That was the summer of '99 at the PGA Championship.
More than six years later, Garcia is still running after the world's No. 1 player and hasn't made up much ground. The latest opportunity came Sunday at Torrey Pines, where he played with Woods in the final group for the first time since the 2002 U.S. Open at Bethpage Black.
He hooked his opening tee shot and made bogey. He blasted out over the lip of a fairway bunker and over the green at No. 2, making another bogey and sending Garcia to a 40 on the front nine. To his credit, Garcia hung around long enough to give himself a long eagle putt on the 18th hole to join the playoff at the Buick Invitational.
He wound up with a three-putt par and a 75.
There will be other chances, for no other reason than the 26-year-old Garcia is blessed with immense talent that should be enough to overcome a suspect putting stroke. But beating Woods when it counts -- and the 'Battle at Bighorn' doesn't -- remains a mental hurdle.
'What can you do?' Garcia said. 'I wanted to play well, there's no doubt about that. It's been a long week, a long trip from Abu Dhabi. I felt a little bit tired all week long, and unfortunately it caught up with me today. But that's all you can do, and go on to next week.'
That he failed to beat Woods from the final group is no disgrace.
Perhaps more alarming is that of players in their 20s, Garcia is one of the few making progress toward becoming a veritable star and one day dethroning Woods.
Only six players in their 20s have won at least two times on the PGA Tour, and three of those guys -- Ben Crane, Rory Sabbatini and Vaughn Taylor -- are a few months away from graduating to their 30s. For those who don't know much about Taylor, he is a sharp kid who hits it long and twice won the Reno-Tahoe Open opposite a World Golf Championship event.
Garcia has won six times on the PGA Tour, all of them on either strong courses (Westchester, Colonial) or against strong fields (Mercedes Championships, Byron Nelson Championship). His resume includes 10 victories overseas, and three appearances in the Ryder Cup before turning 25.
The only other young player in the elite category is Adam Scott, who won The Players Championship at 23 and has four trophies from the PGA Tour (although the tour doesn't recognize his 36-hole, playoff victory at Riviera).
What puts Garcia in a league of his own among young players is the majors. He has seven top 10s in the majors, and had a shot to win on the back nine in four of them. Scott, a 25-year-old from Australia, has one top 10 and only last year made the cut in all four majors for the first time.
Ben Curtis, for those keeping score, is the only player currently in his 20s to have won a major.
No doubt, it's getting harder to win on the PGA Tour with so much depth of talent, and with so many veterans hitting their stride in their late 30s and 40s, such as David Toms, Vijay Singh and Kenny Perry.
And it would be unfair to expect anyone to reach the bar set by Woods, who won 46 times and 10 majors in his 20s. Ditto for Phil Mickelson, who won 16 times in his 20s, or David Duval, who won 13 times and a major before turning 30. Those are special talents.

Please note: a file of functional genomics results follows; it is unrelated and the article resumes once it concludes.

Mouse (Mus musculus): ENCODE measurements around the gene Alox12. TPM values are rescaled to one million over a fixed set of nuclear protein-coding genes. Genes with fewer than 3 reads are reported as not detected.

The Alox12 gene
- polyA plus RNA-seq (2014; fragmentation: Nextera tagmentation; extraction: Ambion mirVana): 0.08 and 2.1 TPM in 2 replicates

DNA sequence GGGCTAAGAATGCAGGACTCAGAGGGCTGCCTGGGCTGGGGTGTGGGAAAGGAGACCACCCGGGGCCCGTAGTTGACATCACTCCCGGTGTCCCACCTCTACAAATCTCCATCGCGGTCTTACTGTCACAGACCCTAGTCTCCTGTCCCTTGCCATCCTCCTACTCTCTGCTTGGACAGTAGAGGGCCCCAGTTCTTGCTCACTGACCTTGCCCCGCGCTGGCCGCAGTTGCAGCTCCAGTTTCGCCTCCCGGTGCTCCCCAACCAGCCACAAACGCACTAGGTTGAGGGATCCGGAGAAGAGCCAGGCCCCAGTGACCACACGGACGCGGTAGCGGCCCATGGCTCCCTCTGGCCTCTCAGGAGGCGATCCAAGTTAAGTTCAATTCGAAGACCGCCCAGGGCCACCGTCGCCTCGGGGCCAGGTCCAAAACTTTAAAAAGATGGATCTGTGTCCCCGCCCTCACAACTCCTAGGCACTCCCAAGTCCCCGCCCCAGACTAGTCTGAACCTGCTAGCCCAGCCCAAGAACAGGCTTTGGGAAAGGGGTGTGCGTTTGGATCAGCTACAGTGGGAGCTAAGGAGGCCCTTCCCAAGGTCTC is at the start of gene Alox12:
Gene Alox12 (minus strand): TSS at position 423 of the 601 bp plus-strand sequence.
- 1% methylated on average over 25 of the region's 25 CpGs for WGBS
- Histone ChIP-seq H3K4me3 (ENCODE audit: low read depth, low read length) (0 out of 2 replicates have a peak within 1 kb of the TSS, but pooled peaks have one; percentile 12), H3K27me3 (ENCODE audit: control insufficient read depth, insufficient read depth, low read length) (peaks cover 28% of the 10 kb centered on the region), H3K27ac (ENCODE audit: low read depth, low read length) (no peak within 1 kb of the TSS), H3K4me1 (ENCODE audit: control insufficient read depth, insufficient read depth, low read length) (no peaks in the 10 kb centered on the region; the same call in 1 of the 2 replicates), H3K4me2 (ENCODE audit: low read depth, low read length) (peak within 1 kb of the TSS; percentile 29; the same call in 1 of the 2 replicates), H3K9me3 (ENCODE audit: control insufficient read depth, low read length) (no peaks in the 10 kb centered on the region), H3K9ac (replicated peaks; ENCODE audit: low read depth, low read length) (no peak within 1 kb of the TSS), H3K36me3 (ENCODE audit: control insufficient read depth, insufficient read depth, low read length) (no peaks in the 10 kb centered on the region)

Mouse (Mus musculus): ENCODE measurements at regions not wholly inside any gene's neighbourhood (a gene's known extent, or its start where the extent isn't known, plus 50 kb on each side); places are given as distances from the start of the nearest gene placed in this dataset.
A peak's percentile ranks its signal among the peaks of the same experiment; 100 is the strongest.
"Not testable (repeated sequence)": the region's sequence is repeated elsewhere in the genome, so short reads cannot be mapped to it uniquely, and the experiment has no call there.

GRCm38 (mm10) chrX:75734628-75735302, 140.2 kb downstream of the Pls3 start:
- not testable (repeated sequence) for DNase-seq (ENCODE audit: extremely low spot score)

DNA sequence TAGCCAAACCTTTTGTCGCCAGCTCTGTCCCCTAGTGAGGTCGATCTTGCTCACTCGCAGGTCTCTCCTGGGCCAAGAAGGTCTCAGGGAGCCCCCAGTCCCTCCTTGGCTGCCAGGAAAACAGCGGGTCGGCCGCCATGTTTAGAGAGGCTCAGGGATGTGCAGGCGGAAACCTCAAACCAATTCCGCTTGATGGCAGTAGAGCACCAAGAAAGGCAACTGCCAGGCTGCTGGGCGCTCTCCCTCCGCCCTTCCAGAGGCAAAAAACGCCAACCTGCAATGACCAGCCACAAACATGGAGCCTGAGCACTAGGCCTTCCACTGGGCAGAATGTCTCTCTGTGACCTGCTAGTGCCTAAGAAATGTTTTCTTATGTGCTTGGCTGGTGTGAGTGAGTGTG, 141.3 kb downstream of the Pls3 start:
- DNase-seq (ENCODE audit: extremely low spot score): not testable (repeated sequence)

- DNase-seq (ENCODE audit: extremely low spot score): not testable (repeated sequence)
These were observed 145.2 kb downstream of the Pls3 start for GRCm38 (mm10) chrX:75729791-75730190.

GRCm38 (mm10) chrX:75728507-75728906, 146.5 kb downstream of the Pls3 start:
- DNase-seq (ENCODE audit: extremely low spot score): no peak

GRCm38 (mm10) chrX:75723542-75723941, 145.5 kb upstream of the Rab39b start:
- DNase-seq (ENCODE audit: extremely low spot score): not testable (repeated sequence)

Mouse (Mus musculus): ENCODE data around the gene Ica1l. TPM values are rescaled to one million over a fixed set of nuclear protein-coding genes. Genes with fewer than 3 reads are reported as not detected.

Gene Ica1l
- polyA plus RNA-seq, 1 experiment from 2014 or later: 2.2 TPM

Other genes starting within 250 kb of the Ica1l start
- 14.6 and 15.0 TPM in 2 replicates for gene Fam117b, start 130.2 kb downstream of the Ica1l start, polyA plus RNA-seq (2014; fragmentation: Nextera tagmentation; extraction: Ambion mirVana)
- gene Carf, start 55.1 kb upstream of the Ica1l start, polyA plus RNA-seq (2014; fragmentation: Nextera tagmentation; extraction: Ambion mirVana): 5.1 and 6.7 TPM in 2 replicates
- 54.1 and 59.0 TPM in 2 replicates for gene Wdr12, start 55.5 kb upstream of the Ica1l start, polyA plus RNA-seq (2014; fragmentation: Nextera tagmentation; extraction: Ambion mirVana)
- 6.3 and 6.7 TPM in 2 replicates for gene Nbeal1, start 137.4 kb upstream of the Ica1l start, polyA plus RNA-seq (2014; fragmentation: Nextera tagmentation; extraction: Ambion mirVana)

But the search continues for a young player who has the tools to challenge the best.
And while it might start with length, it sure doesn't end there.
Four weeks into the season -- hardly a good gauge -- seven of the top 10 players in driving distance are in their 20s, starting with Bubba Watson who is getting shamelessly promoted as the future of golf. Watson indeed might go on to do great things in the next few years, but if length was all that mattered, he probably would have reached the big leagues before he was 27.
Woods says the future of golf lies with players who are bigger, stronger and more athletic -- guys built like linebackers who can generate enormous club speed and have been taught the technical side of golf from an early age.
But a few minutes later, he was asked the difference between a great swing and a great game.
'You've got to have the guts to get it done,' Woods said. 'You can have a picture-perfect swing. You can put the club in every position. But can you pull the trigger when you have a 3-iron over water on the last hole when you need to make 3? Can you do it? That's when it comes down to, 'What do you have inside?'
'That's something you can't teach.'
Woods made that observation on the eve of the Buick Invitational. Five days later, Garcia had more than 3-iron over the water to the 18th green on the South Course. He needed a 3. And he hit the green.
He just didn't make the putt.
The problem Woods sees with most young players is they have one shot, one swing, one trajectory. He noted that golf balls don't allow for as much movement anymore, but they can still be shaped.
'I don't see the kids trying that,' he said.
One of the young players not cut out of the same cloth might be Ryan Moore, who doesn't have a coach, psychologist or nutritionist. He became the first player since Woods to earn his card without going to Q-school, although he has started this year by missing his first two cuts.
Meanwhile, the search goes on.
And while he had a Sunday to forget, it starts with Garcia.
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